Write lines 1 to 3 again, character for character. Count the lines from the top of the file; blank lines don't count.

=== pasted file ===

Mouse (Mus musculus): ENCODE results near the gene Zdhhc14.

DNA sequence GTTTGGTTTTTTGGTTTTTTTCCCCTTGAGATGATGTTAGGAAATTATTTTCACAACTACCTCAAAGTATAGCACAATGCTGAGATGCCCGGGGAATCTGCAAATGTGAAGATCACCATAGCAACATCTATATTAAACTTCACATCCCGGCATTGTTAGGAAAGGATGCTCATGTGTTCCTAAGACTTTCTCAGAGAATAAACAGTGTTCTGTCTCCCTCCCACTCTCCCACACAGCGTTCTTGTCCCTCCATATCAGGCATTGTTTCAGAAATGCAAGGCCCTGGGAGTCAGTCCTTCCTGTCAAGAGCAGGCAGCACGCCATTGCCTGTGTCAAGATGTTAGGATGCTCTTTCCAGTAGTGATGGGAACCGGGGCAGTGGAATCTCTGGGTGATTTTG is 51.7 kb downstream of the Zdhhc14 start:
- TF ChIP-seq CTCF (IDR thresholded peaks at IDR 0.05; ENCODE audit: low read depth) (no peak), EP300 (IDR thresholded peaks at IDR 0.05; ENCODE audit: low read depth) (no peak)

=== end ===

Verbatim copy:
Mouse (Mus musculus): ENCODE results near the gene Zdhhc14.

DNA sequence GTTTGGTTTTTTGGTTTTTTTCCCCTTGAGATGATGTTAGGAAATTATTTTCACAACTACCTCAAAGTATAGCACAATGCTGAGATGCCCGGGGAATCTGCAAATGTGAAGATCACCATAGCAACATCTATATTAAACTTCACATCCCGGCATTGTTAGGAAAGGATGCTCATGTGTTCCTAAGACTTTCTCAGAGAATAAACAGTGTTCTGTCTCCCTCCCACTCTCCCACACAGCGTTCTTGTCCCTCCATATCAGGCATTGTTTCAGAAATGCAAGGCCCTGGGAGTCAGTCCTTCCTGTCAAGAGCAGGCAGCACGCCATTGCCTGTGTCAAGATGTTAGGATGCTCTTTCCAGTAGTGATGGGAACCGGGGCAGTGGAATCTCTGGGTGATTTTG is 51.7 kb downstream of the Zdhhc14 start:
- TF ChIP-seq CTCF (IDR thresholded peaks at IDR 0.05; ENCODE audit: low read depth) (no peak), EP300 (IDR thresholded peaks at IDR 0.05; ENCODE audit: low read depth) (no peak)